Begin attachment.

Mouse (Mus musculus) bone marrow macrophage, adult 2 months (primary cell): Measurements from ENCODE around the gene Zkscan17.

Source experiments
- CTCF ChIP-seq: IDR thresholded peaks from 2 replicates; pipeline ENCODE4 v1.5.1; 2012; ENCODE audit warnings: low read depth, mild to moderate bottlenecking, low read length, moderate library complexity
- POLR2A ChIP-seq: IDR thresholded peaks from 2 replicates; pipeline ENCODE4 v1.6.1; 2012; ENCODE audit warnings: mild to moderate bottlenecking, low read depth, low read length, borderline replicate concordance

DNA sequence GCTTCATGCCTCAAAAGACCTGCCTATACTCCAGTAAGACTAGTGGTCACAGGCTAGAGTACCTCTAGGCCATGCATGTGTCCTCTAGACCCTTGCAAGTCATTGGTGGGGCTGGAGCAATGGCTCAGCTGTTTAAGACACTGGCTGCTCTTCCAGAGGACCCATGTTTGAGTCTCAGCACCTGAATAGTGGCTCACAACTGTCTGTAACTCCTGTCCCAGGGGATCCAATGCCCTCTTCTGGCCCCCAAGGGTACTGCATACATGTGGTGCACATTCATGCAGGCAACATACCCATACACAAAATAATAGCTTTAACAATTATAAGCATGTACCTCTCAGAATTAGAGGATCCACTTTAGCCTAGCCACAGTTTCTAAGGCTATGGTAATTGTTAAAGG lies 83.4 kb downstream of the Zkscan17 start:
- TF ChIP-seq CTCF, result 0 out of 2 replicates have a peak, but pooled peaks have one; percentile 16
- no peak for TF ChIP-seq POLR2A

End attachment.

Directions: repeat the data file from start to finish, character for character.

Mouse (Mus musculus) bone marrow macrophage, adult 2 months (primary cell): Measurements from ENCODE around the gene Zkscan17.

Source experiments
- CTCF ChIP-seq: IDR thresholded peaks from 2 replicates; pipeline ENCODE4 v1.5.1; 2012; ENCODE audit warnings: low read depth, mild to moderate bottlenecking, low read length, moderate library complexity
- POLR2A ChIP-seq: IDR thresholded peaks from 2 replicates; pipeline ENCODE4 v1.6.1; 2012; ENCODE audit warnings: mild to moderate bottlenecking, low read depth, low read length, borderline replicate concordance

DNA sequence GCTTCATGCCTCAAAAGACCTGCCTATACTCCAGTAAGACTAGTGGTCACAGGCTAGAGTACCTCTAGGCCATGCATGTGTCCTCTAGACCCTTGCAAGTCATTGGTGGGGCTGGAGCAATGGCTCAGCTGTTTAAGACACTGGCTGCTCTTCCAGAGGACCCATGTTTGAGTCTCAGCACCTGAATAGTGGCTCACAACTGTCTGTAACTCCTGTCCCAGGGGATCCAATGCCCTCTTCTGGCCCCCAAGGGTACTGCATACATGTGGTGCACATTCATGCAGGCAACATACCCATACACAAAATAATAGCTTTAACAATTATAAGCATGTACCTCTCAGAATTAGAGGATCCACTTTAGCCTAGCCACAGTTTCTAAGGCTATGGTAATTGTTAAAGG lies 83.4 kb downstream of the Zkscan17 start:
- TF ChIP-seq CTCF, result 0 out of 2 replicates have a peak, but pooled peaks have one; percentile 16
- no peak for TF ChIP-seq POLR2A